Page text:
Why Justin Welby is the right man for the job

The man who has been Bishop of Durham for only one year has been appointed the 105th Archbishop of Canterbury. The Rt Rev Justin Welby was previously Dean of Liverpool and before that was a part of the reconciliation ministry of Coventry Cathedral.

The appointment of Justin Welby as Archbishop of Canterbury marks the ascendency of bold, socially engaged evangelical faith within the Church of England. In some ways Justin Welby has the background that has marked many primates of the Church before him. He studied at Eton and Trinity College, Cambridge and is related to a former prime minister.

But Justin Welby is a different kind of educated gentleman from those of a previous generation. His faith is rooted in Christ who came to serve, not to rule, and while his background has opened doors, his ambitions have been for the growth of God’s kingdom, not for personal aggrandisement.

Welby’s previous experience in the oil business and in the world of high finance has marked him out as the man for the job, but it is his worldly-wise gospel commitment that continues to encourage many in the Christian community. What has been mentioned less often is Welby’s international role as a peacemaker – particularly in central Nigeria where he was a major factor in the successful peace negotiations between fighting factions. And don’t forget that the Church of Nigeria is now second only to the Church of England in the size of its membership of the worldwide Anglican Communion, of which the Archbishop of Canterbury is the head.

Justin Welby’s appointment also marks the rise and rise of the influence of the Alpha Course. When he worked in London, Welby was a member of Holy Trinity Brompton and is still close friends with Nicky Gumbel, whose work leading and promoting the Alpha Course has made such a mark on British Christianity. The faith that arises from Alpha is unashamedly evangelical, founded on a belief in the Bible. It is also charismatic, depending on the Holy Spirit’s works and gifts. It is at the same time socially engaged, taking seriously the material needs of the world and the place of Christian faith in the political and economic structures of society.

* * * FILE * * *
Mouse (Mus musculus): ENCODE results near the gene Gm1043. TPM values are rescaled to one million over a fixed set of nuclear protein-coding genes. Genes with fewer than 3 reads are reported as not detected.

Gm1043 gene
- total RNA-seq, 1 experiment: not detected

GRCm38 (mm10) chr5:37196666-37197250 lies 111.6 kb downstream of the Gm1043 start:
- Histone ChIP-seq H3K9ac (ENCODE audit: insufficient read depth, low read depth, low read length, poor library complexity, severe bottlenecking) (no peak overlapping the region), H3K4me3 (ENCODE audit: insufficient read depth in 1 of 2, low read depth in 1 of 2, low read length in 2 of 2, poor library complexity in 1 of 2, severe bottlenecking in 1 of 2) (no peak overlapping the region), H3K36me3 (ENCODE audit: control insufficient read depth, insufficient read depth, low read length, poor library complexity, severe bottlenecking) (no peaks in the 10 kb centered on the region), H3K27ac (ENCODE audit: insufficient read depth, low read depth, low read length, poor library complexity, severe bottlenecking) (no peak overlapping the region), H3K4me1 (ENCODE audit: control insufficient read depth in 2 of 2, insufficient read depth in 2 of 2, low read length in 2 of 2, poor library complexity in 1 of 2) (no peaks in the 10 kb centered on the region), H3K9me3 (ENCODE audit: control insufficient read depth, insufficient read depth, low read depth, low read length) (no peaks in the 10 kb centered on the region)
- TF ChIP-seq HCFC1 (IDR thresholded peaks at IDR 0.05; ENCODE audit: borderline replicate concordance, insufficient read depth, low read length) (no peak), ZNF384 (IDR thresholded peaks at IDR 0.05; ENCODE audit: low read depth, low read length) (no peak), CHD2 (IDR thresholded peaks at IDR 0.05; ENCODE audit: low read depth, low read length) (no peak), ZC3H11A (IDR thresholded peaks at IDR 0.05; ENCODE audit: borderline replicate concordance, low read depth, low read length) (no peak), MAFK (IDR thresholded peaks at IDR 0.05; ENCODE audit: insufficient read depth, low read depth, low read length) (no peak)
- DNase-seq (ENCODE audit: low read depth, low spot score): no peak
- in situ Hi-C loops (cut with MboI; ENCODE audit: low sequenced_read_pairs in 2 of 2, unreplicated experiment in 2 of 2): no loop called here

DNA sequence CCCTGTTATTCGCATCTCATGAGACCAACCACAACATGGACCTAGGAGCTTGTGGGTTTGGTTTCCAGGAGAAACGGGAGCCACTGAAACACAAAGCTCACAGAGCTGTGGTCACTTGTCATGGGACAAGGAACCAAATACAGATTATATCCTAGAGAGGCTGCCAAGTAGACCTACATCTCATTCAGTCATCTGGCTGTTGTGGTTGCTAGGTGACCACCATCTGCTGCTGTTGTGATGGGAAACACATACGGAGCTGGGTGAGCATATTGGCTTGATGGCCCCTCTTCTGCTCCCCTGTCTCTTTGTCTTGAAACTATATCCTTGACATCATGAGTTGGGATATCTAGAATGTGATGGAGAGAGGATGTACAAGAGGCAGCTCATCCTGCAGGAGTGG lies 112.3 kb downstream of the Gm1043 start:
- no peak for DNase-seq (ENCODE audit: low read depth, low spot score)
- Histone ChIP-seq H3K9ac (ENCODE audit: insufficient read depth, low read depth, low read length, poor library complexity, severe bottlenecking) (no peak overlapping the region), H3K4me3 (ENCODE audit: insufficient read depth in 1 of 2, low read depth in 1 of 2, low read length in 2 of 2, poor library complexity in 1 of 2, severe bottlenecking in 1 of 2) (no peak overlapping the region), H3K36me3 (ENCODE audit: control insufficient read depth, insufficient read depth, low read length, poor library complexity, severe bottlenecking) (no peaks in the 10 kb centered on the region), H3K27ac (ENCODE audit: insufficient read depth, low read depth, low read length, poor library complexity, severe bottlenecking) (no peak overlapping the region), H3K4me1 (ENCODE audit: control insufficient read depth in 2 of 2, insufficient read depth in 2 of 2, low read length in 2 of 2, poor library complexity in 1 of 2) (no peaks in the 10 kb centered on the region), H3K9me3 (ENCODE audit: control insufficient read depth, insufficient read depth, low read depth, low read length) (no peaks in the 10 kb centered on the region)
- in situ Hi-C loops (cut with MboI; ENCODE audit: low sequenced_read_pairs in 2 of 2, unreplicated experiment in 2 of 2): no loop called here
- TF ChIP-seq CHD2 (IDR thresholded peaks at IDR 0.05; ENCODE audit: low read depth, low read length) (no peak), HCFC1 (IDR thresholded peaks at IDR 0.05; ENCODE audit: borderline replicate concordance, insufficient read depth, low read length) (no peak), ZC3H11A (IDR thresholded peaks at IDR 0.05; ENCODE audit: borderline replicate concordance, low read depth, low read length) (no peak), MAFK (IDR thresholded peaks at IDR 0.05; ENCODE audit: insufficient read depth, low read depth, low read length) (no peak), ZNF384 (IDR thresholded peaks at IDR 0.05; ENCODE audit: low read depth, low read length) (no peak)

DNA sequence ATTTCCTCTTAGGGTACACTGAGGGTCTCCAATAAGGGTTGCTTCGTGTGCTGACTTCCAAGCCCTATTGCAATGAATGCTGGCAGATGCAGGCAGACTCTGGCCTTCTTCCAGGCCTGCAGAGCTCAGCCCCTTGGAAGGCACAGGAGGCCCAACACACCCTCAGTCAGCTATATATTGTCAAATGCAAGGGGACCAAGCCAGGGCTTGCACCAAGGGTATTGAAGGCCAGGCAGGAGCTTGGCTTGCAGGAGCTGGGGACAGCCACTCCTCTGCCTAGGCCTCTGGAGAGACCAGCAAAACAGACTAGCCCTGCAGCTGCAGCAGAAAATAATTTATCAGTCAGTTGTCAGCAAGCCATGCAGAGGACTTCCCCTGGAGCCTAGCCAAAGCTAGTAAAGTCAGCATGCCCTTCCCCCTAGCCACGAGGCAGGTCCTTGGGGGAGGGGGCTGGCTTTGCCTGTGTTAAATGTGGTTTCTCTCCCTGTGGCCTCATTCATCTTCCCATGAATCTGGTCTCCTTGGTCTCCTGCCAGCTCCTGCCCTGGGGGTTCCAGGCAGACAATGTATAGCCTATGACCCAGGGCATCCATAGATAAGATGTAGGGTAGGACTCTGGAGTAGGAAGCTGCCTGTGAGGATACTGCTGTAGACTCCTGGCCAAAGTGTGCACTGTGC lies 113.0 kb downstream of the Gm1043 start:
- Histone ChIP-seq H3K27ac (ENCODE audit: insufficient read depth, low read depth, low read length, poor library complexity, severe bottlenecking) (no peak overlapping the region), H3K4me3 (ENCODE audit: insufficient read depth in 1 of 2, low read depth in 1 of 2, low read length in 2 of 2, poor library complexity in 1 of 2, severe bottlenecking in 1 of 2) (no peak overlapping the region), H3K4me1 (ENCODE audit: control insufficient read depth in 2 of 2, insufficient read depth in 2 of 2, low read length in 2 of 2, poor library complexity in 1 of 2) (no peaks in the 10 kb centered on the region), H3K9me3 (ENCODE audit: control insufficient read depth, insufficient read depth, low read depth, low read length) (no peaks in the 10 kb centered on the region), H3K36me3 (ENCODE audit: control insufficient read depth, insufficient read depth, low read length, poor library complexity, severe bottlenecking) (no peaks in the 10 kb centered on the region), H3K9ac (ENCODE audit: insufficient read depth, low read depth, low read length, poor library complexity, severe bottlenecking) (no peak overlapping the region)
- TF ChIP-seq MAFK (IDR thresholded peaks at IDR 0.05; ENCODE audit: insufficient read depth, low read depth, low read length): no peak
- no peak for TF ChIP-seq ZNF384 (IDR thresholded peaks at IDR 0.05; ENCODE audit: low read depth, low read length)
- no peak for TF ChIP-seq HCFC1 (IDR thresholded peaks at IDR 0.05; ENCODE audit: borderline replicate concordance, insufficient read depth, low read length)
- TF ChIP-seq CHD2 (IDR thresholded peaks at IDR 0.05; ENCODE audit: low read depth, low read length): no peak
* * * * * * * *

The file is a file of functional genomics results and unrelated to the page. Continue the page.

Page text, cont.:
Welby lives by what he calls a “confidence in the gospel”. The gospel he bears is the gospel of personal salvation and the gospel of the continuing work of the Holy Spirit and the gospel that can speak into the problems of the whole of society.

Welby prefers words to music, but the music he does enjoy demonstrates the breadth of his experience and spirituality, from Handel to Wesley to Matt Redman and Stuart Townend.

Another reason why he is the right man for the job is his ecumenical experience. His strong working relationship with Roman Catholics in Europe and in Liverpool will encourage those who want to see the Church of England retain its ties with Rome even as it sets itself apart with the appointment of women as bishops.

On a personal level, Welby has a knack of relating to everyone at their own level, a skill he has found very useful in Durham and one he will need to draw upon as Archbishop. He has recently become a grandfather and is “acquainted with grief”, as the first of his six children was killed in a car crash in 1983.

Twelve months ago, when he became Bishop of Durham, Welby said that his first priority in the new role was “to listen”, and then to encourage the work of the church in its worship of God and in its growth in numbers. As Archbishop of Canterbury he will need to raise his sights again to a wider role in the nation, but it is likely that he will be more interested in leading the church to growth and working behind the scenes, and will feature less in the media that his predecessor has done.

Welby’s appointment will not please everyone in the Church. He represents a move to an open evangelical position that some at the liberal end of the Church will not be delighted about. Neither will he please the most conservative of evangelicals. But he stands in a strong place to represent mainline evangelical opinion in the Church and may just be the man to hold the Church of England and the whole Anglican Communion together.

Christians of all denominations and none should now get on their knees and pray for Justin Welby – pray that the job won’t squeeze him into its own mould, and that he will have the strength to be the Lord’s man for this calling and for such a time as this.

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